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How reading to pets can help a child’s development -- and the pet

JACKSONVILLE, Fla. – Is your young student not interesting in reading? Or maybe they don’t have the confidence to read out loud in class?

Having your child read to pets might help change that.

Some local animal shelters have tapped into this phenomenon with reading programs that are gaining popularity. News4Jax anchor Joy Purdy’s 4th-grade daughter got involved in the Cat Tales program at the Safe Animal Shelter in Middleburg.

She and other local grade school students in grades K through 6, can visit the shelter, bring a book and read to the cats in the adoption rooms. The kids are rewarded with small toys after so many visits, but the real reward is helping the animals get ready for their forever homes.

”It’s all about socializing the cats,” said Sherry Mansfield who recently retired as the shelter’s executive director but still plays an integral role in the day-to-day operations. ”[It offers] a chance for kids who are shy about reading out loud. The cats don’t judge, they don’t care, they just like having someone sit there and do some rhythmic sounds with them. They love it.”

Mansfield’s right, according to Nemours Adolescent Psychologist Dr. Lisa Schilling.

“The animals have a captive audience that is showing them affection and attention, which encourages reading,” Dr. Schilling said.

Dr. Schilling said research shows interacting with animals helps decrease blood pressure, heart rate and stress hormones. Animals can play such an important role that Dr. Schilling and a team of specialists at Nemours Children’s Health are studying therapy for kids involving animals, using miniature horses.

It’s a program they hope to kick off this holiday season.

Dr. Schilling said reading to pets can also give kids assuredness, like 10-year-old Noah.

His mom, News4Jax Morning Show anchor Melanie Lawson, said Noah and his younger sister Leah both started reading to the dogs and cats at the Jacksonville Humane Society several months ago.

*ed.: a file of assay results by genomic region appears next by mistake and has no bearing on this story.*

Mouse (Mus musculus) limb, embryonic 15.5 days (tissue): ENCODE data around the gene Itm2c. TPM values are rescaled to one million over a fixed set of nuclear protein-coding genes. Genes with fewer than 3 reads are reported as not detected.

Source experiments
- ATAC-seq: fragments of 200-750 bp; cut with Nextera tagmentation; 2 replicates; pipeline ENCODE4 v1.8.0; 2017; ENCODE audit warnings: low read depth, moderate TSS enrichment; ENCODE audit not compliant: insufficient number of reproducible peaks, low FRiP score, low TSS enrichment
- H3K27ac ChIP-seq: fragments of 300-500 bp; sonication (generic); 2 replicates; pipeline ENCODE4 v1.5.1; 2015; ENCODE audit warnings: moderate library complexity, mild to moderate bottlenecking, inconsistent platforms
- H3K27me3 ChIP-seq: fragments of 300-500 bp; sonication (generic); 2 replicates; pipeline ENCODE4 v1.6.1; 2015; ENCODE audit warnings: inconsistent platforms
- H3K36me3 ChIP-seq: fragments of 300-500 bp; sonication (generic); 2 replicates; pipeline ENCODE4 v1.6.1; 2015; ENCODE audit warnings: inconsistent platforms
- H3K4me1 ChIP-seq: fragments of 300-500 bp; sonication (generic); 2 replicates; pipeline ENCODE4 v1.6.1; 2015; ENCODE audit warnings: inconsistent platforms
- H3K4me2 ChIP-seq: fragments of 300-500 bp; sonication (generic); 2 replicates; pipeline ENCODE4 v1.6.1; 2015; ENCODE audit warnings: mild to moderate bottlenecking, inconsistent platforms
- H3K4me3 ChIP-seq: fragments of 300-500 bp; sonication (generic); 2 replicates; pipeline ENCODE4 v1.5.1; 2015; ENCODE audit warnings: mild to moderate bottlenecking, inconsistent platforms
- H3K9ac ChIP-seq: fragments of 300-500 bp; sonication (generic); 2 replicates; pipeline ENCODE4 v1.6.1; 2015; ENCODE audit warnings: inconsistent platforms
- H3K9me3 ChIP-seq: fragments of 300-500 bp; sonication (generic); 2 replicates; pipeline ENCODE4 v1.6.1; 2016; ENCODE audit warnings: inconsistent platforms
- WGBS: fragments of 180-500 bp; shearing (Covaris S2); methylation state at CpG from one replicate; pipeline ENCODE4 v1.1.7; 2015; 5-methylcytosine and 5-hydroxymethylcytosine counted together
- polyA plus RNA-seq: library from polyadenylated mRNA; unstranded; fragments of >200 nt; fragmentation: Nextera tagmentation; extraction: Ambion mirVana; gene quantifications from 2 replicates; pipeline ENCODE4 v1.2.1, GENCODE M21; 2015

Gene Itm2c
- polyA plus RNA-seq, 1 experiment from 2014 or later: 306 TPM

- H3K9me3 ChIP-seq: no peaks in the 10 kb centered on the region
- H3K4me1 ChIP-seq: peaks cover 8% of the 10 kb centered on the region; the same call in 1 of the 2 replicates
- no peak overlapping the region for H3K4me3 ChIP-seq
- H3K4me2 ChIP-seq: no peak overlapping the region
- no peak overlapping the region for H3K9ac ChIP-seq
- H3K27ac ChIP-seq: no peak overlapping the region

“Noah is kind of a little introverted, especially when he’s reading. He wants to do it by himself and quietly,” Lawson said. “And so this has made him kind of read out loud, have a little bit more confidence to want to read, you know, at times that it’s not required.”

The Humane Society’s “Pawsitive Reading” program, sponsored by the Jim Moran Foundation, has 200 to 300 active young readers who visit regularly throughout the year. This, in turn, benefits potential pet owners.

“People are way more likely to want to meet a dog, and hopefully adopt a dog, if the dog comes to the front of the kennel as they’re walking by,” said Savanna New, Jacksonville Humane Society Education Manager. “‘Pawsitive Reading’ does help encourage the dogs to come to the front of the kennel when people are there.”

Also, if the opportunity is there, being able to choose the pet they read to is also important for young readers, like 8-year-old Mason Davis.

“At first he was very frightened,” Mason said of the young dog sitting in front of him. “And then I started reading to him and he started calming down, so I realized he started to like me.”

Whether it’s for class credit or their love of animals, Dr. Schilling said reading to pets is a benefit that’s as old as time.

“Forever we’ve been interacting with animals, and that bond between humans and animals has been special and important.” Dr. Schilling said.

The Jacksonville Humane Society also has an outreach program, in which it brings its Pawsitive Reading out to disenfranchised students in local community centers.


About the Author:

Joy Purdy co-anchors the 5:30 and 6:30 p.m. newscasts with Tarik Minor and the 11 p.m. weeknight newscasts with Kent Justice.